Though magic and combos are great, they’re not the only things from the Final Fantasy series Nintendo could take a cue from. Many in the Zelda community have come to agreement that the last few Zelda games have showed a lack of character and story development. The truth is, in a Zelda game, seventh generation gamers expect more than just the standard hero saves princess from villain story. We want to feel the games we play. We want our actions to have consequences, and we want those consequences to weigh on us in one way or another. In essence, Hyrule needs a real history, a real culture, and a conflict worthy of our attention.
The Sims 3
The Sims series has built a reputation of having the most varied and in depth NPC interactions out there, and for good reason too. The games are completely based around interacting and creating relationships. Majora’s Mask is the closest the Zelda series has ever come to a Sims level of interactive depth. A large group of Zelda fans think it’s time the series pick up where Majora’s Mask left off. If Nintendo is going to do this, why not look to the best example out there? Why not look to The Sims?
Think about it. Picture being able to walk into a city, get to know a bunch of people, and form useful friendships; there are so many possibilities for this. One could form alliances, acquire different statuses and jobs, and gain all kinds of power and influence never before seen in a Zelda game. In addition, this would be a fantastic way to spruce up the usually dull and drab sitequests that make up such games as Twilight Princess and Phantom Hourglass.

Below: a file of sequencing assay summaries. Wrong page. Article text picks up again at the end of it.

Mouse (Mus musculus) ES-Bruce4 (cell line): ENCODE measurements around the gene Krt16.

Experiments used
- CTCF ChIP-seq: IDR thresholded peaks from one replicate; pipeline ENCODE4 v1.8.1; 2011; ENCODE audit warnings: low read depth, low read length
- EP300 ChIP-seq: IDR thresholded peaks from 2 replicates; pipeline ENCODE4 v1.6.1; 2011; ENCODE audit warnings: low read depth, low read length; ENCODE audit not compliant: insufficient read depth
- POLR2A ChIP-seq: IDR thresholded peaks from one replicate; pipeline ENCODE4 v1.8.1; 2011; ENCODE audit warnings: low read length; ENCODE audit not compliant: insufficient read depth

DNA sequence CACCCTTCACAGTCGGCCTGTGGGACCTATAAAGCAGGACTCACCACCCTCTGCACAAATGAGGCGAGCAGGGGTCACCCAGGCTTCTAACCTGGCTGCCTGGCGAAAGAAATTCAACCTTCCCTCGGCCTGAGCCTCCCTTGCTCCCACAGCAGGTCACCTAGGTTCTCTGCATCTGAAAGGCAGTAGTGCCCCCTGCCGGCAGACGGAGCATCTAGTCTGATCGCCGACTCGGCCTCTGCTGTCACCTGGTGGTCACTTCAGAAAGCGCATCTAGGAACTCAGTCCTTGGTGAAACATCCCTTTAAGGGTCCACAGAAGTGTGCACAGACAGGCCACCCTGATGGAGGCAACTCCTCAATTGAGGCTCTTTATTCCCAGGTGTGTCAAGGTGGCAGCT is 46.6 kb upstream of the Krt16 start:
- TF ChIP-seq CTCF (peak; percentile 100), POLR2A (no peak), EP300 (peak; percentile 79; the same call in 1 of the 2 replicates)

Ultimately, along with a greater depth of NPC interaction and everything else I’ve touched upon, the Zelda series needs to show some major progression with Spirit Tracks and Zelda Wii. I, for one, am actually quite confident after seeing last week’s multiple trailers that Spirit Tracks will deliver.
Sure, it won’t have many of the concepts I’ve listed, but it will likely be a progression for the series. As for the slow-to-arrive console iteration, I’ve heard promising things from Nintendo. My favorite tidbit is a GameSpot E3 update concerning Miyamoto’s thoughts about where the series should go next. In part it reads, “His idea of what a new Zelda game would be is to have players travel to different areas, which would link visits in the game. And to create memories of the characters you meet–your individual memories of what you experienced in the game. How you interpret that dungeon, how you interpret that dungeon, et cetera.” Now that’s something we can all agree on.
Author Note: This article is opinion based and should be treated as such.